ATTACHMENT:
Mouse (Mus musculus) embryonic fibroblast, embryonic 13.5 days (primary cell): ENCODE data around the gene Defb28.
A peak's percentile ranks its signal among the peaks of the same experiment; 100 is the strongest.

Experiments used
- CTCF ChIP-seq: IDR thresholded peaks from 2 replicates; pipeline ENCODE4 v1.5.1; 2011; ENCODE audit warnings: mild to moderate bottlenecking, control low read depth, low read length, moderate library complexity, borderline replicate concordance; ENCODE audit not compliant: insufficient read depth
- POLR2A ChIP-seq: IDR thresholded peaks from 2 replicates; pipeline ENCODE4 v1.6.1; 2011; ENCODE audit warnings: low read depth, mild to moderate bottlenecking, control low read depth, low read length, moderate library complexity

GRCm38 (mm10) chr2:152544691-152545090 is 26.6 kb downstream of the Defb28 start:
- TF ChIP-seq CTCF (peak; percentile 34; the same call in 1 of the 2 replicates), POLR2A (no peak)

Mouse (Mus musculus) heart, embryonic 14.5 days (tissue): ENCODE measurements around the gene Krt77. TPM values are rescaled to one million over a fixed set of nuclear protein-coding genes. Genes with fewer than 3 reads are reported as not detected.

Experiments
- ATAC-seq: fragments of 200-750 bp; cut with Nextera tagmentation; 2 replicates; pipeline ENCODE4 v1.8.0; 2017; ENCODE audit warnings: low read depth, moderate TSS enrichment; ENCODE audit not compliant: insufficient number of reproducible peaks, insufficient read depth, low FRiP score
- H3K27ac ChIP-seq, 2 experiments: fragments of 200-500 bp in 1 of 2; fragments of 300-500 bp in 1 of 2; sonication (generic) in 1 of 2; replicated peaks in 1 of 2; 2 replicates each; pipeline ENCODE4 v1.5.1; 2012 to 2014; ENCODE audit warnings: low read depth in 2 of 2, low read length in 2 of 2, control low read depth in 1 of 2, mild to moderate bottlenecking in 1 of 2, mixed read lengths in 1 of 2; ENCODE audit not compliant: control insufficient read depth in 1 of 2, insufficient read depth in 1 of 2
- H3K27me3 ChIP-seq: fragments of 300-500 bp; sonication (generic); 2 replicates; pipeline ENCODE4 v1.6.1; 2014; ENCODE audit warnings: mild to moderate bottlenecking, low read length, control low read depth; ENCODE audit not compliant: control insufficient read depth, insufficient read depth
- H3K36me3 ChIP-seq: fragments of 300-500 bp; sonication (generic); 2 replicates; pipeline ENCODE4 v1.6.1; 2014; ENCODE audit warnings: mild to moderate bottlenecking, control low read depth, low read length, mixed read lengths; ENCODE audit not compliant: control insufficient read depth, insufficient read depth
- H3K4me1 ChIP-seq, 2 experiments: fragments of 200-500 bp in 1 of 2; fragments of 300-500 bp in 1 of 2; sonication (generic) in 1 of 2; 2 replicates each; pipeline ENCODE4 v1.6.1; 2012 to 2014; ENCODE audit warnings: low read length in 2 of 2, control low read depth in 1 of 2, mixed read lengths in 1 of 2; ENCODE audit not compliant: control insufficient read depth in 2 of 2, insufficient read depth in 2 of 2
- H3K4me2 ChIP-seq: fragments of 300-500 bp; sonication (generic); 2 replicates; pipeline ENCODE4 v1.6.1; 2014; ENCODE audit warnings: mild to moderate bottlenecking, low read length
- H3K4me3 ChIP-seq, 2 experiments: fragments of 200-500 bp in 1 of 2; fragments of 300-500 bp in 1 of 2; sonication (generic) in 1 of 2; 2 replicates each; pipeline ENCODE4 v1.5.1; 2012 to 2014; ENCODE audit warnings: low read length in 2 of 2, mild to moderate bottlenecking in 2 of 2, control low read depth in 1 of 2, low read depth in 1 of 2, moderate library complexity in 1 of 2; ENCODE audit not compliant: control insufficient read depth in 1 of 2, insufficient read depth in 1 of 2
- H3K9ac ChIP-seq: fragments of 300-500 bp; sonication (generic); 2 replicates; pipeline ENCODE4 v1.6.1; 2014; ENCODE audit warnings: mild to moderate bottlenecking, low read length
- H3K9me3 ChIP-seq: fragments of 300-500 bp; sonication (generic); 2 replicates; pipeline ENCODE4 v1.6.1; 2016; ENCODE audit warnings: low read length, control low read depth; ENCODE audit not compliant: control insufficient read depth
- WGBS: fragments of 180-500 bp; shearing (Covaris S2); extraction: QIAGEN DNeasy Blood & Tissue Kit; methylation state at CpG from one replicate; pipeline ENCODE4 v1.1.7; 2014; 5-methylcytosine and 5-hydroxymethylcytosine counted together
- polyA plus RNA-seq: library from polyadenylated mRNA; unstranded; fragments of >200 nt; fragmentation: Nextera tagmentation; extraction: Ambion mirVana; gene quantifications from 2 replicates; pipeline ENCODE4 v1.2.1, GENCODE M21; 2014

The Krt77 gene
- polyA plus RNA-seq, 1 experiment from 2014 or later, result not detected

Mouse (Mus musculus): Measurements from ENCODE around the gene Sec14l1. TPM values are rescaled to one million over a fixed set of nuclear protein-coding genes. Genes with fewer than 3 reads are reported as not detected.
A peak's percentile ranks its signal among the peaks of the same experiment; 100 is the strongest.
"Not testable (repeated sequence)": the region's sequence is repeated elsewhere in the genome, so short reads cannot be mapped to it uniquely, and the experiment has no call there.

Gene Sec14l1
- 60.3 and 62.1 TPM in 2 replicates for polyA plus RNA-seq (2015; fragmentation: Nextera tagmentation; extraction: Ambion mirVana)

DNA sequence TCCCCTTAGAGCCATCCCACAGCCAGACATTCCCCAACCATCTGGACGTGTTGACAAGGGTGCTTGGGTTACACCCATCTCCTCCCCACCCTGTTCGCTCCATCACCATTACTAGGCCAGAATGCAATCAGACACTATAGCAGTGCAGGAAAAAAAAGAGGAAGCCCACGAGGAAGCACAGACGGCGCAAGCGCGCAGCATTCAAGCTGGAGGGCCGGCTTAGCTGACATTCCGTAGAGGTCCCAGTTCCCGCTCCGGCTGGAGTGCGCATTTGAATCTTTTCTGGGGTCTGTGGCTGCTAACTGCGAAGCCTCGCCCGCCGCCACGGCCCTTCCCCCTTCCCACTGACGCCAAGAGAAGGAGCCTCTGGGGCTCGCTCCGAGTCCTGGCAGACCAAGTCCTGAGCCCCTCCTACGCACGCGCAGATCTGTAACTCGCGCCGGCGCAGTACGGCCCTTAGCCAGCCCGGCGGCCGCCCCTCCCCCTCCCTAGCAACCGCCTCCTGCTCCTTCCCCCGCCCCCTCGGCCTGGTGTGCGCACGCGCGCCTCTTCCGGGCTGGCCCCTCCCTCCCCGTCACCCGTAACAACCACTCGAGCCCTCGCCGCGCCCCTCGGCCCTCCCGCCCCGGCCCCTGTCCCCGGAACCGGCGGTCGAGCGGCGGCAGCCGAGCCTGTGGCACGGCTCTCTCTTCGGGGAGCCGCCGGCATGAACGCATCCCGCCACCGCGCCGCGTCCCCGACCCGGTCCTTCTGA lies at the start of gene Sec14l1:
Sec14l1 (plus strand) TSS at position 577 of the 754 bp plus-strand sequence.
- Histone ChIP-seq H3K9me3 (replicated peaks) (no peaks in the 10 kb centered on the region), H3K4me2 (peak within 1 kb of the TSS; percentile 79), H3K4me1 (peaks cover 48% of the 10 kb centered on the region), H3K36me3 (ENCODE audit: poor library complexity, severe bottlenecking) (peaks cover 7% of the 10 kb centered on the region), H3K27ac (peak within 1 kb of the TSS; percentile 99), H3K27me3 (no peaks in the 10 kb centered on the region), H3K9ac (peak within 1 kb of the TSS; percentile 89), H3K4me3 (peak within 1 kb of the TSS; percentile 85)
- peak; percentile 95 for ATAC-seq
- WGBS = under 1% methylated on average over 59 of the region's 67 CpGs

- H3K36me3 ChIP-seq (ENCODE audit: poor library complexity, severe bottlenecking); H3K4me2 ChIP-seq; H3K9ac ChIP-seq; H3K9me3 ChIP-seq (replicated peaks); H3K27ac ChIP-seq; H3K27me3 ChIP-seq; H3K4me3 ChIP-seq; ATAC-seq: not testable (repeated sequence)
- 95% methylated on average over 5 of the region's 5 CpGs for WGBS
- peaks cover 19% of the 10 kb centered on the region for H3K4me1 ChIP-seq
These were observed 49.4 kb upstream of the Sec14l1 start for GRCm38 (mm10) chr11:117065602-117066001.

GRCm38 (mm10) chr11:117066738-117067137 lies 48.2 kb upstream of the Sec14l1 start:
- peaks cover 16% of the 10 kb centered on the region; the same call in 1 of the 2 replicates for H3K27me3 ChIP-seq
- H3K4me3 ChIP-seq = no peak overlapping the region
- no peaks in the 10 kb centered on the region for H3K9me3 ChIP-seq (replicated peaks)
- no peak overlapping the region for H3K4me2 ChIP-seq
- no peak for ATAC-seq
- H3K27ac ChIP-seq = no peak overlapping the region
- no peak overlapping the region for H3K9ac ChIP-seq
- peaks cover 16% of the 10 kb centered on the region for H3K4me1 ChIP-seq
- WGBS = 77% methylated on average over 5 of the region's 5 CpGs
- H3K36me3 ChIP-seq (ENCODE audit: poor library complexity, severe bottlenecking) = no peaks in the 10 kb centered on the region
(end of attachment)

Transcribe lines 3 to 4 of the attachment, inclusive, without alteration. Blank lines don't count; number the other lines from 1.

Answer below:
Experiments used
- CTCF ChIP-seq: IDR thresholded peaks from 2 replicates; pipeline ENCODE4 v1.5.1; 2011; ENCODE audit warnings: mild to moderate bottlenecking, control low read depth, low read length, moderate library complexity, borderline replicate concordance; ENCODE audit not compliant: insufficient read depth